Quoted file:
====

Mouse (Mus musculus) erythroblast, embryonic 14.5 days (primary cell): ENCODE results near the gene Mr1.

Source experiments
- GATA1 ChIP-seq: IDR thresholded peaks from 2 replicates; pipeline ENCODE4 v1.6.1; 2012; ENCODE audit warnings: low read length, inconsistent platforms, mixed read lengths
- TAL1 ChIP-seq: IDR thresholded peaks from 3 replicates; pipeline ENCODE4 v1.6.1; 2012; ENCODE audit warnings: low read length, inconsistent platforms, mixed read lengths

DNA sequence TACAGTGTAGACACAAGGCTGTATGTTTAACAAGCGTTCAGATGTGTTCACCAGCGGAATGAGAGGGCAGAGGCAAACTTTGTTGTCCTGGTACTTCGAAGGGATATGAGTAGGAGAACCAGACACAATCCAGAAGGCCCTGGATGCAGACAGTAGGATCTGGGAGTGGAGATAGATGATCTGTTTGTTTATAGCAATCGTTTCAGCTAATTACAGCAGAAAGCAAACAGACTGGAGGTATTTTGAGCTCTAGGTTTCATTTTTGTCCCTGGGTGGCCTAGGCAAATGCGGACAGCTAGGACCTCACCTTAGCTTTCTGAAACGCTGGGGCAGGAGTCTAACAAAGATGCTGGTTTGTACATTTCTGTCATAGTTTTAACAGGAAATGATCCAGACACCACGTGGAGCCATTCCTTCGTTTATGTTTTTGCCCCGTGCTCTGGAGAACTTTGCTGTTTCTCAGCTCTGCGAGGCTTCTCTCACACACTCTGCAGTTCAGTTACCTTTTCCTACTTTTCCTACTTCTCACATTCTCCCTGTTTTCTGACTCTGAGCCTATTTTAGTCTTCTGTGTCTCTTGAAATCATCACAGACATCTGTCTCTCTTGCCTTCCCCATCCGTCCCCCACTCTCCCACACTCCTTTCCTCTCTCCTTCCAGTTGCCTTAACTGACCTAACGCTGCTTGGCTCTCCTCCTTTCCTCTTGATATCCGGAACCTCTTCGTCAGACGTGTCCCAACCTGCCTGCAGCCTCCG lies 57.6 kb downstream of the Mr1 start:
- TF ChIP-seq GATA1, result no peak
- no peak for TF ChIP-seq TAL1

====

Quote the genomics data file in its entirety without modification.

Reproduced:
Mouse (Mus musculus) erythroblast, embryonic 14.5 days (primary cell): ENCODE results near the gene Mr1.

Source experiments
- GATA1 ChIP-seq: IDR thresholded peaks from 2 replicates; pipeline ENCODE4 v1.6.1; 2012; ENCODE audit warnings: low read length, inconsistent platforms, mixed read lengths
- TAL1 ChIP-seq: IDR thresholded peaks from 3 replicates; pipeline ENCODE4 v1.6.1; 2012; ENCODE audit warnings: low read length, inconsistent platforms, mixed read lengths

DNA sequence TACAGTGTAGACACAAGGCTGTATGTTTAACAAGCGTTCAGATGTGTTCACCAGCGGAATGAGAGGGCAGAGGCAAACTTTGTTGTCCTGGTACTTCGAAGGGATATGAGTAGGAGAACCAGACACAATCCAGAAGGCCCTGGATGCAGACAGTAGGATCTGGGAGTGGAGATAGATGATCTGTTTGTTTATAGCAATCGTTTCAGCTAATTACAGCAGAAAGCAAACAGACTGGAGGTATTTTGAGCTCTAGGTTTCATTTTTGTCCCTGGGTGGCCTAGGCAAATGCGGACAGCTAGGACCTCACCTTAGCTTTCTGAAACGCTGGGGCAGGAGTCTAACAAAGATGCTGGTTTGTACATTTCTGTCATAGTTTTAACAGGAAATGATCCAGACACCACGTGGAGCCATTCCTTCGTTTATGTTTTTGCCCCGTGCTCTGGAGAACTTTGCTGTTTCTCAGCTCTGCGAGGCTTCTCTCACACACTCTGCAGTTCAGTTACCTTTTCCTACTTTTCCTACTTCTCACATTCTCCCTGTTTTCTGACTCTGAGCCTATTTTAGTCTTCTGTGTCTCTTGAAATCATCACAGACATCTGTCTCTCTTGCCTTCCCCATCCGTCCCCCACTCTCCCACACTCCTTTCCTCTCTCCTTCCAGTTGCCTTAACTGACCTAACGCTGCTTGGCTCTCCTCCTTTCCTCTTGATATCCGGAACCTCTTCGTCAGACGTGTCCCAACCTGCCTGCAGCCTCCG lies 57.6 kb downstream of the Mr1 start:
- TF ChIP-seq GATA1, result no peak
- no peak for TF ChIP-seq TAL1